Moldova Table of Contents
Figure 15. Population Distribution of Moldova by Age and Gender, 1990
Source: Based on information from World Bank, Statistical Handbook: States of the Former USSR, Washington, 1992, 279; and United Nations, Department for Economic and Social Information and Policy Analysis, Demographic Yearbook (Annuaire démographique), 1992, New York, 1994, 184.
Although Moldova is by far the most densely populated of the former Soviet republics (129 inhabitants per square kilometer in 1990, compared with thirteen inhabitants per square kilometer for the Soviet Union as a whole), it has few large cities. The largest and most important of these is Chisinau, the country's capital and its most important industrial center. Founded in 1420, Chisinau is located in the center of the republic, on the Bîc (Byk, in Russian) River, and in 1990 had a population of 676,000. The city's population is slightly more than 50 percent ethnic Romanian, with ethnic Russians constituting approximately 25 percent and Ukrainians 13 percent. The proportion of ethnic Russians and Ukrainians in the capital's population decreased in the years immediately after 1989 because of the emigration resulting from Moldavia's changing political situation and civil unrest.
The second largest city in the republic, Tiraspol, had a population of 184,000 in 1990. It is located in Transnistria and served as the capital of the Moldavian ASSR from 1929 to 1940. It has remained an important center of administration, transportation, and manufacturing. In contrast to Chisinau, Tiraspol had a population of only some 18 percent ethnic Romanians, with most of the remainder being ethnic Russians (41 percent) and Ukrainians (32 percent).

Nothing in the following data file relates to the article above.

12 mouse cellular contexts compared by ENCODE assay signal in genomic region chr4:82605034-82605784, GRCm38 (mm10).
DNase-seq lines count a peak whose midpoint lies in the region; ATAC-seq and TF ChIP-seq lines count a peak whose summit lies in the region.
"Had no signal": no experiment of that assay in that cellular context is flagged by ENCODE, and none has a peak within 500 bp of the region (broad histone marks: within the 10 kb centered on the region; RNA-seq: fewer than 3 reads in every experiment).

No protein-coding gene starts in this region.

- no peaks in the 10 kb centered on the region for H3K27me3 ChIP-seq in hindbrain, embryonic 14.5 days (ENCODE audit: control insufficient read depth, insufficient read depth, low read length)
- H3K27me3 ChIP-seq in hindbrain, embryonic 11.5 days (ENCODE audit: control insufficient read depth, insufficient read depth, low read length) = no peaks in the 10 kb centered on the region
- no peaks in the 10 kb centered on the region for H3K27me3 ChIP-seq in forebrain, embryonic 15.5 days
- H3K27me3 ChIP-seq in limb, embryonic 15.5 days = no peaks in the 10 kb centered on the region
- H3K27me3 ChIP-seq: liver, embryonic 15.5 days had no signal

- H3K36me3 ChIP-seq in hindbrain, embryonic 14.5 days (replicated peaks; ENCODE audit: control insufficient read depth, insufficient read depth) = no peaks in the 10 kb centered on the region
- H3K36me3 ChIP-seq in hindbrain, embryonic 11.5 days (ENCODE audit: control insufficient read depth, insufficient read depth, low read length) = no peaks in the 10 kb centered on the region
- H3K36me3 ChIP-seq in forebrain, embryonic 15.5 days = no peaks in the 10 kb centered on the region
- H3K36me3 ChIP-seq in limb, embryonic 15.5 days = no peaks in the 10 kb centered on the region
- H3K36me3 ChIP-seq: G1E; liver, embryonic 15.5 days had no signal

Other important cities include Balti (Bel'tsy, in Russian), with a population of 162,000 in 1990, and Bender (or Bendery, in Russian; Tighina in Romanian), with a population of 132,000 in the same year. As in Tiraspol, ethnic Romanians are in the minority in both of these cities.
Traditionally a rural country, Moldova gradually began changing its character under Soviet rule (see table 7, Appendix A). As urban areas became the sites of new industrial jobs and of amenities such as clinics, the population of cities and towns grew. The new residents were not only ethnic Romanians who had moved from rural areas but also many ethnic Russians and Ukrainians who had been recruited to fill positions in industry and government (see Ethnic Composition , this ch.)
In 1990 Moldova's divorce rate of 3.0 divorces per 1,000 population had risen from the 1987 rate of 2.7 divorces per 1,000 population (see table 9, Appendix A). The usual stresses of marriage were exacerbated by a society in which women were expected to perform most of the housework in addition to their work outside the home. Compounding this were crowded housing conditions (with their resulting lack of privacy) and, no doubt, the growing political crisis, which added its own strains.
Data as of June 1995